How Much Crawl Space Encapsulation Cost?

Last Updated on February 20, 2024
Written by CPA Alec Pow | Content Reviewed by Certified CFA CFA Alexander Popinker

Crawl space encapsulation is an important home improvement project for homeowners dealing with moisture, mold, and pest issues in their crawl space. Encapsulating your crawl space involves installing a vapor barrier along with sealing vents, insulation, and a dehumidification system.

While crawl space encapsulation requires an initial investment, it offers long-term benefits in terms of health, energy efficiency, and added home value. If you’re considering encapsulating your crawl space, it’s helpful to understand the factors that influence the cost of crawl space encapsulation and what you can expect to budget for the project.

How Much Crawl Space Encapsulation Cost?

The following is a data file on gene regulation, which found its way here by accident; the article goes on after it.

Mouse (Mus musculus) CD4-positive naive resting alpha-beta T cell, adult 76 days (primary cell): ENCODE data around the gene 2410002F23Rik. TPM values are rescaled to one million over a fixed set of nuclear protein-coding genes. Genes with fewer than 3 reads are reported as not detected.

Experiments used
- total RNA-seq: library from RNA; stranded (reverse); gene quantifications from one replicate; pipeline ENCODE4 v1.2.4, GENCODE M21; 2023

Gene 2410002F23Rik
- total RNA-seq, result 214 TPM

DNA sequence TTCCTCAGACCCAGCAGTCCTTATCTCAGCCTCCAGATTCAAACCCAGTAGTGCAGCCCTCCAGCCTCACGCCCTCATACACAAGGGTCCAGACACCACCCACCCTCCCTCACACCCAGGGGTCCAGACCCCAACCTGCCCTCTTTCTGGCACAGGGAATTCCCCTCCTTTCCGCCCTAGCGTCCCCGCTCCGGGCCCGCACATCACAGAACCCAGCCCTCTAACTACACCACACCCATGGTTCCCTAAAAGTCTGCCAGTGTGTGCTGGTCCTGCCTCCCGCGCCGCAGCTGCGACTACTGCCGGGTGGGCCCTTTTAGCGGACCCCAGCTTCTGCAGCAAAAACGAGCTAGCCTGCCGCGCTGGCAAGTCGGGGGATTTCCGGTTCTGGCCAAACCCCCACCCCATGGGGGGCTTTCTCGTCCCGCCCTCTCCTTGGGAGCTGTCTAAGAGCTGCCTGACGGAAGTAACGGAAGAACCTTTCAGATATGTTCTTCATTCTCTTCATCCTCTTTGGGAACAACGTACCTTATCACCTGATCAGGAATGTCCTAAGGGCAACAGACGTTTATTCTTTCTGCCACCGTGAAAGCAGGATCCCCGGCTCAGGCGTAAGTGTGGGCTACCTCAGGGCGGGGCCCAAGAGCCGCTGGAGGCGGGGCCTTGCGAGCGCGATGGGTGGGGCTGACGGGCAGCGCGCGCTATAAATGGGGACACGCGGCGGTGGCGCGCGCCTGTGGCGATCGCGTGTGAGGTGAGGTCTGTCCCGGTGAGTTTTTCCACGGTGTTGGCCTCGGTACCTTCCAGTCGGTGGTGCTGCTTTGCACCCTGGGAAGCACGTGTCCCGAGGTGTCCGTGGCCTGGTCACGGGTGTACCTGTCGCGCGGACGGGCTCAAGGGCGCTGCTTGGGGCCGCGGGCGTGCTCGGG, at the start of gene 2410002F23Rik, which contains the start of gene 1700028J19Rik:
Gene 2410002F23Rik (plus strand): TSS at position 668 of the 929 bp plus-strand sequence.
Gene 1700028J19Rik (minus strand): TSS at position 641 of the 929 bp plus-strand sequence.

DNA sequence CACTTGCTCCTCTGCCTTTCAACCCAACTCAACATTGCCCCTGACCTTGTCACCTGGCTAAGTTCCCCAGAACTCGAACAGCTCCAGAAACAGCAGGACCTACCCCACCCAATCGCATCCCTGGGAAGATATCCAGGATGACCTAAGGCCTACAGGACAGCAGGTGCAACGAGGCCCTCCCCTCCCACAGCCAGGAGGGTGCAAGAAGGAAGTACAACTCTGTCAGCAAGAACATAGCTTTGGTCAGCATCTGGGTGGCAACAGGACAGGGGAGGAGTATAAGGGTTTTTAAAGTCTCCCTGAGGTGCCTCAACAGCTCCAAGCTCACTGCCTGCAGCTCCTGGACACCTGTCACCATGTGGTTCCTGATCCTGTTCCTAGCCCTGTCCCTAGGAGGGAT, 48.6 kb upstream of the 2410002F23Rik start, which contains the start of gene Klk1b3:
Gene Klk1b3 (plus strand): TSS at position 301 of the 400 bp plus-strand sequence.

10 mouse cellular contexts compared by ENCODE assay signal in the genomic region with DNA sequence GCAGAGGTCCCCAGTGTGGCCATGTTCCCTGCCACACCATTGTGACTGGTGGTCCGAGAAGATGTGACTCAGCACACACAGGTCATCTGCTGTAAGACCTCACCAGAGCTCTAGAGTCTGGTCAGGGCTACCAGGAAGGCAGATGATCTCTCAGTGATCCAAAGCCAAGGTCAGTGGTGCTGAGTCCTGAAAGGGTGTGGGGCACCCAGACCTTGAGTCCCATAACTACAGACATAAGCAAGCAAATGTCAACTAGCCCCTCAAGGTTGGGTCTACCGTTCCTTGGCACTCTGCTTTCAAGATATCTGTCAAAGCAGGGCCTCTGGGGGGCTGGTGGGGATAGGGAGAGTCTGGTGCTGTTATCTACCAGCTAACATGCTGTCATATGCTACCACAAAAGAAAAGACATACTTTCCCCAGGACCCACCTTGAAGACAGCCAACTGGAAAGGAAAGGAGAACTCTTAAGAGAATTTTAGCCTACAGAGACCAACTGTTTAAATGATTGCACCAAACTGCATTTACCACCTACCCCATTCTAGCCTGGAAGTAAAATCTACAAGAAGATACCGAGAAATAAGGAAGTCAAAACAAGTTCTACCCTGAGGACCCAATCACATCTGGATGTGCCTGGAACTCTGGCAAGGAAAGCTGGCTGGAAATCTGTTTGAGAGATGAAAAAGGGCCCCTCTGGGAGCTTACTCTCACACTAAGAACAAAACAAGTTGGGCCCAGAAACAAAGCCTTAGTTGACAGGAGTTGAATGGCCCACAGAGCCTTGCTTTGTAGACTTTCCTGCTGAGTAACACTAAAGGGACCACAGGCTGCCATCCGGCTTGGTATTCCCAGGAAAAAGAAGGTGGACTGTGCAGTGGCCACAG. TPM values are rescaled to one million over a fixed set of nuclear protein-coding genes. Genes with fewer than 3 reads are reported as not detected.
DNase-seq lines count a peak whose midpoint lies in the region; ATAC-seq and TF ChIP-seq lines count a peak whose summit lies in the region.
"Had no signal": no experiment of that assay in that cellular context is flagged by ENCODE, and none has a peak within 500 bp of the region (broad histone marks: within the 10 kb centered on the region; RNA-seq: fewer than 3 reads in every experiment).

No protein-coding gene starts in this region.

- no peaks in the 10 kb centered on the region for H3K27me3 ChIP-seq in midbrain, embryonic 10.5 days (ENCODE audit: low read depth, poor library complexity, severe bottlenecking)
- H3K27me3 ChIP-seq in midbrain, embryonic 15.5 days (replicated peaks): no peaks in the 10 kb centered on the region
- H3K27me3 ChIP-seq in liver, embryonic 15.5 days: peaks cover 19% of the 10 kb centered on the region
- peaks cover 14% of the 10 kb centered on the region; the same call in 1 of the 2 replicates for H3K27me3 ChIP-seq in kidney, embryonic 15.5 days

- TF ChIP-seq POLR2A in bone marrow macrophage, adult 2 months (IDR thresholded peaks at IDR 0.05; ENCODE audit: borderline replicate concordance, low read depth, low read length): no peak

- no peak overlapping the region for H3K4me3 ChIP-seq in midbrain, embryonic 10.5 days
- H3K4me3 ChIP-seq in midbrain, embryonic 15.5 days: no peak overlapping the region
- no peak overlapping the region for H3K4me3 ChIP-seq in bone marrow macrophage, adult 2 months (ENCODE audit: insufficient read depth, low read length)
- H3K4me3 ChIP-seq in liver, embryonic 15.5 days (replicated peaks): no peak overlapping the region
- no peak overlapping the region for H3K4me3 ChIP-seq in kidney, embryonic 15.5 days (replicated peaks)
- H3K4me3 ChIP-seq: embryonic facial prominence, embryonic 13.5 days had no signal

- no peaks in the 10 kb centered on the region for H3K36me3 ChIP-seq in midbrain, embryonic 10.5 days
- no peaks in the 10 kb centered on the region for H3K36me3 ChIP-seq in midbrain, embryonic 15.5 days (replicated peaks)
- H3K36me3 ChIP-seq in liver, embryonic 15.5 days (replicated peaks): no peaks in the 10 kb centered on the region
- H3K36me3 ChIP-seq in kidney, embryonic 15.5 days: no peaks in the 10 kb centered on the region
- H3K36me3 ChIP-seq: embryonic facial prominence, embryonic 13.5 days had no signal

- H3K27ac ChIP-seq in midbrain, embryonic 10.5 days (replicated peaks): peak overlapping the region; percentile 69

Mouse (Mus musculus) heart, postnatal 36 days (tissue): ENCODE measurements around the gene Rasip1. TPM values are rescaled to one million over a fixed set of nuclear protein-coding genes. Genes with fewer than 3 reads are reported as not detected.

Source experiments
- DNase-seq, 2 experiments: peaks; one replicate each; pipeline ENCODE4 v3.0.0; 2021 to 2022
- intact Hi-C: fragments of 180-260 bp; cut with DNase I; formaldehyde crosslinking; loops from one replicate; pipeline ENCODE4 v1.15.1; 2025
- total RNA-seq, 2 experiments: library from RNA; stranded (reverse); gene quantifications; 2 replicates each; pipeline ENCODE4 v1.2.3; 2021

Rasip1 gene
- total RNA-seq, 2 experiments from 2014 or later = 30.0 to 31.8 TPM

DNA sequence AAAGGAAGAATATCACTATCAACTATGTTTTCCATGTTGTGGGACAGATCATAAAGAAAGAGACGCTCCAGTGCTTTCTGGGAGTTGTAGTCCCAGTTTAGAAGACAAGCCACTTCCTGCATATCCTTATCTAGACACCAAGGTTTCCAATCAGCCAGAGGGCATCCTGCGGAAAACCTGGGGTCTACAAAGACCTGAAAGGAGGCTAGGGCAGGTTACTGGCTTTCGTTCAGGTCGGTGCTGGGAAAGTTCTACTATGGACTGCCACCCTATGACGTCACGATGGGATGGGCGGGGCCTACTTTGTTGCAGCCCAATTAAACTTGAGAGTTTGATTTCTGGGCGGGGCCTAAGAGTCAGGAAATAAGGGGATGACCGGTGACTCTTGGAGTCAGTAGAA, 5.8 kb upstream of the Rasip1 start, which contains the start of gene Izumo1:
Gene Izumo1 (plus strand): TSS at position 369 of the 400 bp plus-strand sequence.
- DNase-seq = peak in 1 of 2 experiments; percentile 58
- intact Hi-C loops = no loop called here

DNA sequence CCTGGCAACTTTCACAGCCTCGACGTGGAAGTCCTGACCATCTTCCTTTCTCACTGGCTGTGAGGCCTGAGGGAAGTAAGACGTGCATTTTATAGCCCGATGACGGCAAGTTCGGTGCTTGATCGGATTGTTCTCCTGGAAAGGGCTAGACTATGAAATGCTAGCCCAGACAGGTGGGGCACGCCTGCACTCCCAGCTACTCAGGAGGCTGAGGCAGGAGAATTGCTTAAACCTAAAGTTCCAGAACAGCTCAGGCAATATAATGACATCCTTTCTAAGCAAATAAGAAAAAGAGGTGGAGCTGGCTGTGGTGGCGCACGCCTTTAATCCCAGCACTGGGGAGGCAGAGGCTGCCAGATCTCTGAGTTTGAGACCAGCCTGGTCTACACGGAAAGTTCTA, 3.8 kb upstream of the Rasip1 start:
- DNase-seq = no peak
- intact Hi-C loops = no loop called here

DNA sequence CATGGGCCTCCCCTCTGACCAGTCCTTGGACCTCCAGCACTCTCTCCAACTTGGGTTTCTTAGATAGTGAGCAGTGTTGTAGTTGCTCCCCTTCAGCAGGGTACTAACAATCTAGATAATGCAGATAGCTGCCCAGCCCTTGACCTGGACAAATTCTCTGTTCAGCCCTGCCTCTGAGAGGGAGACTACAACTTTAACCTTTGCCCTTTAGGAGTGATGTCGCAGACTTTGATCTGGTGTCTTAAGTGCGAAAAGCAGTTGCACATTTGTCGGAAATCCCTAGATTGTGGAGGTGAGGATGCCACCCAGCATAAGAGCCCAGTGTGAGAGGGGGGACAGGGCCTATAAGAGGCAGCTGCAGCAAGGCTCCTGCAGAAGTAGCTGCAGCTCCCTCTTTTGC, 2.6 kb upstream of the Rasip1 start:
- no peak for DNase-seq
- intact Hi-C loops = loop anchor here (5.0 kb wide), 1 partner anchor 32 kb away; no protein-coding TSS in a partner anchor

The average homeowner can expect to pay between $3,000 and $10,000 for a full professional crawl space encapsulation service. With the variables involved in crawl space encapsulation, it’s normal to see a wide price range for projects. However, prices ultimately come down to your specific space size, location, condition, and encapsulation system needs.

Some of the cost factors include:

  • Materials – About $1.20 – $1.50 per sq ft for 6 mil polyethylene sheeting vapor barrier, sealing materials, insulation, plus dehumidifier unit.
  • Labor – Around $3 to $6 per sq ft for contractor fees to install a vapor barrier, insulation, equipment, and perform any repairs.
  • Mold remediation – This can range widely from $500 for minor spot treatment to $5000+ for extensive mold removal if needed.